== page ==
<img src="https://ws.zoominfo.com/pixel/N4mnu0orcWXFzATzMDRL" width="1" height="1" style="display: none;">
< Back to On-Demand Webinars

How to Say “No” to the CEO or Other Business Executives and Provide a Range of Alternatives to Achieve the Business Goals

Video Slides Audio

How to Say “No” to the CEO or Other Business Executives and Provide a Range of Alternatives to Achieve the Business GoalsSenior Advisors Helen Pudlin, Maureen Brundage, and Noah Hanft share their experience and advice on how to reframe a “no” message into options and recommendations to mitigate legal risk while adding value as a problem solver and trusted counselor.

Below are highlights from the webinar. To learn more, the video recording, slide presentation, and podcast are available on this page.

Be attuned to communicating in troubled times.

“As you are all very much aware, we're in a period of unprecedented upheaval and we're dealing with the constraints and uncertainties of social distancing and remote learning and working. These times make communication with CEOs and other business leaders all the more challenging. Today it's more important than ever to be an effective communicator, risk manager, and business partner.”
— Helen Pudlin

Learn to navigate “no” and provide alternatives.

“My mind was always that the role of GC was to try to help the business get to “yes” — thinking outside the box to come up with possible alternatives to reduce the risk really was critical.”
— Maureen Brundage

CEOs and other business leaders want their General Counsel and inside lawyers to be problem solvers. They don't want them to be obstacles to accomplishing business objectives. However, inside lawyers are sometimes criticized for too often saying that a proposed business action can't be done because it violates the law or creates too much legal risk. To avoid being criticized, there are clear-cut steps you can take:

  1. Do your homework — you and your team need to gather all of the facts and understand the business objectives and the business perspective, as well as the legal issues.
  2. Assess the risk appetite —know and remind the CEO about the company's risk appetite; one size does not fit all and varies in public versus private companies.
  3. Understand the culture — this is vital at both the management level and the board level.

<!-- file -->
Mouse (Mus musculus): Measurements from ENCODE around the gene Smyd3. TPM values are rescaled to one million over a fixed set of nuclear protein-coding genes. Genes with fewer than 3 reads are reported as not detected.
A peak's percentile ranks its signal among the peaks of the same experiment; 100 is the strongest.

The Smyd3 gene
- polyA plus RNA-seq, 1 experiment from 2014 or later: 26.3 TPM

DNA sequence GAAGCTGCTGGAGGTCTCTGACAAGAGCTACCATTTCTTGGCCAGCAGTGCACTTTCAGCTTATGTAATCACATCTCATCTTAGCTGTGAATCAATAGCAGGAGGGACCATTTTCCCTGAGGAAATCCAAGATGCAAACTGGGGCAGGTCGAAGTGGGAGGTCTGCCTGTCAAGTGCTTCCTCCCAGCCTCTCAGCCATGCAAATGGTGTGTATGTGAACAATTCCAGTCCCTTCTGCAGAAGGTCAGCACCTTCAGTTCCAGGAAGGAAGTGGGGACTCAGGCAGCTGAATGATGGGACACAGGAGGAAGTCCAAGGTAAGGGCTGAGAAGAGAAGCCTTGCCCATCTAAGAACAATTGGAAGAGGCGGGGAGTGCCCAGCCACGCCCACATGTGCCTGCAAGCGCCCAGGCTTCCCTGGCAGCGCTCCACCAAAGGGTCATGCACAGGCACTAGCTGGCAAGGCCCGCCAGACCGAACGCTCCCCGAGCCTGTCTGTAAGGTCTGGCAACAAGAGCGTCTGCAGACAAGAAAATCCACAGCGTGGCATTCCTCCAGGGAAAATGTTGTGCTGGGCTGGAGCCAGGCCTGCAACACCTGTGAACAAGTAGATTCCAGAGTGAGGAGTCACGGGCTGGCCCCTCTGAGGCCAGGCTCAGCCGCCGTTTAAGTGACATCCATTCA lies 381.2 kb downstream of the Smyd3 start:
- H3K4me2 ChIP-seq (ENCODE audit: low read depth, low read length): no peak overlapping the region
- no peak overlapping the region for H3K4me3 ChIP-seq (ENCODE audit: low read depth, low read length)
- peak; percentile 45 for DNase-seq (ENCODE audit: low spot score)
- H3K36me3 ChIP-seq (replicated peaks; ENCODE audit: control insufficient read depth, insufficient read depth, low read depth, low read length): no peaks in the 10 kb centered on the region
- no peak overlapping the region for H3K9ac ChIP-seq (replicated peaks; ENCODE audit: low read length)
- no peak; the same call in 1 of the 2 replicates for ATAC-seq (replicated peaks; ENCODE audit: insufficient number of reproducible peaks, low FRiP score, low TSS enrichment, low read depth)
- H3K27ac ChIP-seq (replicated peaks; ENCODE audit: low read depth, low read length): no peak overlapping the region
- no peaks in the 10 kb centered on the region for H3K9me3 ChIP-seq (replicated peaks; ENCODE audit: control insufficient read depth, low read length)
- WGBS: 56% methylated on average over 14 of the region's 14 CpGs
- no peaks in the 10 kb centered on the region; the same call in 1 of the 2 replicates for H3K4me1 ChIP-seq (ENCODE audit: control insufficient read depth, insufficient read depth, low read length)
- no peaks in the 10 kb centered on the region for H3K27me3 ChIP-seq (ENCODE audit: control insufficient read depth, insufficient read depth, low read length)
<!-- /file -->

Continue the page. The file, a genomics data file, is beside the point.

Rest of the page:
4. Maintain a good relationship with the business — a relationship that’s based on trust and respect is essential.
  5. Communicate clearly and concisely — use terms your business colleagues will understand and avoid legal jargon and citing case law.

“As General Counsel, I took a lot of pride in my lawyers being recognized as creative business contributors, but we also discussed many times that there's a way to offer an opinion … Certainly, being recognized as a creative business contributor is important, but so is your style of communication. I coached my attorneys to avoid being directive when offering an opinion. For example, I advised them not to say, “here’s how you should do it,” but instead “let me suggest another approach for your consideration.” This technique makes it clear that you are not the decision maker; you are presenting your perspective.”
— Noah Hanft

Get heard by business leaders who don't want to give you adequate time for a presentation on legal risks, options, or recommendations.

If you think there are significant legal risks that the CEO or other business leaders need to be aware of, here are some tips for effectively being heard.

  • Be persistent and adapt to the personality of your CEO, a leader who deals with information at warp speed.
  • Knowing your audience is as critical as your communication style.
  • Get on the CEO’s calendar by working with their assistant, but only when it’s really important so that you maintain the CEO’s respect.
  • Prepare a “cheat” sheet with bullets for what you want to convey and quickly get to the point.
  • Be prepared with details and have them available in case you are asked for more information. This holds true both in oral communications as well as written communications. For example, in an email, put the details in an attachment or offer to send more details in a separate email.

Consider what you put in writing regarding the legal risks of proposed actions and the alternatives to mitigate risks.